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Can a clinician predict the technical equipment a patient will need during intensive care unit treatment? An approach to standardize and redesign the intensive care unit workstation



Can a clinician predict the technical equipment a patient will need during intensive care unit treatment? An approach to standardize and redesign the intensive care unit workstation



Journal of Clinical Monitoring 8(1): 1-6



The technical equipment of today's intensive care unit (ICU) workstation has been characterized by a gradual, incremental accumulation of individual devices, whose presence is dictated by patient needs. These devices usually present differently designed controls, operate under different alarm philosophies, and cannot communicate with each other. By contrast, ICU workstations could be equipped permanently and in a standardized manner with electronically linked modules if the attending physicians could reliably predict, at the time of admission, the patient's equipment needs. Over a period of 3 1/2 months, the doctors working in our 20-bed surgical ICU made 1,000 predictions concerning outcome, equipment need, duration of artificial ventilation, and duration of hospitalization for 300 recently admitted patients. The interviews were made within the first 24 hours after admission. The doctors being interviewed were usually (i.e., in over 90% of cases) unfamiliar with the patient. Information concerning the patient's general state of health, special pre-ICU events, and complications was offered to the interviewed clinician because this information represents standard admission data. It was found that the equipment need (represented by two different setups, "high tech" and "low tech") could be predicted most reliably (96.4% correct predictions) compared with a prediction on outcome of ICU treatment (94.5%), on duration of artificial ventilation (75.4%), and on duration of stay (43.4%). There was no significant (p greater than 0.05) difference in the reliability of predictions between residents and consultants. Factors influencing the postoperative equipment need varied with surgical specialty.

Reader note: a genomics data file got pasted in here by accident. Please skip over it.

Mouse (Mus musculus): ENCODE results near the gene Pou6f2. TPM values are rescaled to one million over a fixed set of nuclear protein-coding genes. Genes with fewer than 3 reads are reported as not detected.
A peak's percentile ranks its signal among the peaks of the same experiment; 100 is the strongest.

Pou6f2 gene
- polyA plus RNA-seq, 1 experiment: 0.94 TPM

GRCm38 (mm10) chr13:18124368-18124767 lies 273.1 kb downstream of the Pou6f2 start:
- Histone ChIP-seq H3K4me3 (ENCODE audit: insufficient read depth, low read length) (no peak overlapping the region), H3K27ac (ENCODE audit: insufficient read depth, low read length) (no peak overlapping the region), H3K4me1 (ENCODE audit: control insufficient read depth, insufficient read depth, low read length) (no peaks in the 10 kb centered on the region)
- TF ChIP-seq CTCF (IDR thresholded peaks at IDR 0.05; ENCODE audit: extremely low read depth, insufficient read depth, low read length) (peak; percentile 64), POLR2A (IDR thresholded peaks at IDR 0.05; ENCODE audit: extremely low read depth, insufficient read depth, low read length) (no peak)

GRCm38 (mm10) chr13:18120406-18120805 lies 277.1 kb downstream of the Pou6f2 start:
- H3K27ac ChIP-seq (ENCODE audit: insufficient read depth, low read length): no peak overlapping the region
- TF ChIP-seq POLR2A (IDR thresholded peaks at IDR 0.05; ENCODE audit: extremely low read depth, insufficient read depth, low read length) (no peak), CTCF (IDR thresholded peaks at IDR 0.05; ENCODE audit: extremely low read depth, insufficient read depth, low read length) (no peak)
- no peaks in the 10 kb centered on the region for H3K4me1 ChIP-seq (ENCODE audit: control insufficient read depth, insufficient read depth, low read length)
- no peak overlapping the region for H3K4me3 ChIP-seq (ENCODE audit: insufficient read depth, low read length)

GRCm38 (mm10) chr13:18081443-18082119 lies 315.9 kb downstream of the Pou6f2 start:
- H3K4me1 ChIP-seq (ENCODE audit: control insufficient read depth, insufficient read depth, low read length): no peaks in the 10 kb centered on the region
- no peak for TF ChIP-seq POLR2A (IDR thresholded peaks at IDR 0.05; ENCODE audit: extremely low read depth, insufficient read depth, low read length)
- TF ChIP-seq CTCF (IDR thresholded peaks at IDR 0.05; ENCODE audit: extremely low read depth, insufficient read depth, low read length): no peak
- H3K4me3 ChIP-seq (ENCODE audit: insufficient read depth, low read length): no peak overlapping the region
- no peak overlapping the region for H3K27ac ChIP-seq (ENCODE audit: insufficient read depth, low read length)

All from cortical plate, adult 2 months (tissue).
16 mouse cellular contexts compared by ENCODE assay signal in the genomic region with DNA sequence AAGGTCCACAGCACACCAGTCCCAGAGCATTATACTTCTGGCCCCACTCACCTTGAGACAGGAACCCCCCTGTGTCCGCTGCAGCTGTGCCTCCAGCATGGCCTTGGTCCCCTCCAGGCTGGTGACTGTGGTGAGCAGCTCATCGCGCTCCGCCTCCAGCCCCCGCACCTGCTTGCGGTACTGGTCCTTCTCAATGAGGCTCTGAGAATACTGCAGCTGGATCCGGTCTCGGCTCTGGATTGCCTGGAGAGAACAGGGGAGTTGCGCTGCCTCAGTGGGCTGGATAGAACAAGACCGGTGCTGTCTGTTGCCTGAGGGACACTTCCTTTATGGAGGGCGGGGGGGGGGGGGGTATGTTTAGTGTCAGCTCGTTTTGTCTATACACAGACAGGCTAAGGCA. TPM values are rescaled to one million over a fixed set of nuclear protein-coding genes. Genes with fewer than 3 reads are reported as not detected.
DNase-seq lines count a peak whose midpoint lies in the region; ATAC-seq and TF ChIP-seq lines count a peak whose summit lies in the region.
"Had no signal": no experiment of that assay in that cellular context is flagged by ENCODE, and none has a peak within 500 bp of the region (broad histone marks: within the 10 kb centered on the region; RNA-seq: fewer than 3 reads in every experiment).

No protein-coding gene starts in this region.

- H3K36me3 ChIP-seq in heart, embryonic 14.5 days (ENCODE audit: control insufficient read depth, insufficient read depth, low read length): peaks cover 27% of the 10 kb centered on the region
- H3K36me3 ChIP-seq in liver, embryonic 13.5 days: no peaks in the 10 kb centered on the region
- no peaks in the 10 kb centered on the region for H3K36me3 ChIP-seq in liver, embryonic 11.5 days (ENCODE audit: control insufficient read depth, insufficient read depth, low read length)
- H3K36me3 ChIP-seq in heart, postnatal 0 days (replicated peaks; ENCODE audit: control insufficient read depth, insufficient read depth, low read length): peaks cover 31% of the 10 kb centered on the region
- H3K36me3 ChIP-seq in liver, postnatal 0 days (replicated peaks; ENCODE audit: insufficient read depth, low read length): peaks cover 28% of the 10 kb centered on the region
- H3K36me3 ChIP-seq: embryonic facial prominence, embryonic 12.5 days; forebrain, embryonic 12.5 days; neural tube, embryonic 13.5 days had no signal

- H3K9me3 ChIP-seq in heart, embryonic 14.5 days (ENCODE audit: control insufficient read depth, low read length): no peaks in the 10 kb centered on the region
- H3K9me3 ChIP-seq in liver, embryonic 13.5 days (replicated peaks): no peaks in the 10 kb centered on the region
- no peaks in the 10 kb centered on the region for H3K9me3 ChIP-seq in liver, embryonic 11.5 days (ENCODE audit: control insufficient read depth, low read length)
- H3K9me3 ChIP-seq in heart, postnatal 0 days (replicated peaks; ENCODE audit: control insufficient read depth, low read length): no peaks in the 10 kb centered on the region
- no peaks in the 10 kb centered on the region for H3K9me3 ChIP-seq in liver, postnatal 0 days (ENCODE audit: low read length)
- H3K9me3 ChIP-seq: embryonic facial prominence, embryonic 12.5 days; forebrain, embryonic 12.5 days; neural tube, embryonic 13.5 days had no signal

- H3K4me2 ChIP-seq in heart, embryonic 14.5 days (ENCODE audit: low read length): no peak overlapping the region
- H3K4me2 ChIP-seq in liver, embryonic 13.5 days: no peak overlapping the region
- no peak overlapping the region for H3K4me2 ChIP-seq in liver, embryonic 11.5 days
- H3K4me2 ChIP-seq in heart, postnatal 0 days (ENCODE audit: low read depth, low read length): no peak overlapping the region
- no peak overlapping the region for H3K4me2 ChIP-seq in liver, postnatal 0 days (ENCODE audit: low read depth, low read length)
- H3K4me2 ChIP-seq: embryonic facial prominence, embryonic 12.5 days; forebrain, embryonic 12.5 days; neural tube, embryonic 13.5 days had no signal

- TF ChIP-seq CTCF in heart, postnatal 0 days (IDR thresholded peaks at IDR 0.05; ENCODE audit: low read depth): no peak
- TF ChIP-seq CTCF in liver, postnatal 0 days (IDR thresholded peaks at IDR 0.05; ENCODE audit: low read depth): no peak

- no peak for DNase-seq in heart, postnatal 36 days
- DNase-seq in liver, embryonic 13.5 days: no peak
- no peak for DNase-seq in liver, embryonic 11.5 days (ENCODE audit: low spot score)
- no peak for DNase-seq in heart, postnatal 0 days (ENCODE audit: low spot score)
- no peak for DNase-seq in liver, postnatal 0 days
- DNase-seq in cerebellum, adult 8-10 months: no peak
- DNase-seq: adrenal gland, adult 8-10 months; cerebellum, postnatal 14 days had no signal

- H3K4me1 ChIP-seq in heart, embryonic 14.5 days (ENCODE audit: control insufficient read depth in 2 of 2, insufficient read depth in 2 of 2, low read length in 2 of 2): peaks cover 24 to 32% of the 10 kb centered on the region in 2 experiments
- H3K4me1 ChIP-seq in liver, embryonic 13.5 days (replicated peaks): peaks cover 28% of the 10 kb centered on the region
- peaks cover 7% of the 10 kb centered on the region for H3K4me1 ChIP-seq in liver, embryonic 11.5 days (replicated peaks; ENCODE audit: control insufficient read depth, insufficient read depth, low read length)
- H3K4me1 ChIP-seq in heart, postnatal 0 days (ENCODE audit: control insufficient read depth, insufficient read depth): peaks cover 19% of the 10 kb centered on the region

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Accession: 039445630

Download citation: RISBibTeXText

PMID: 1538245

DOI: 10.1007/bf01618079



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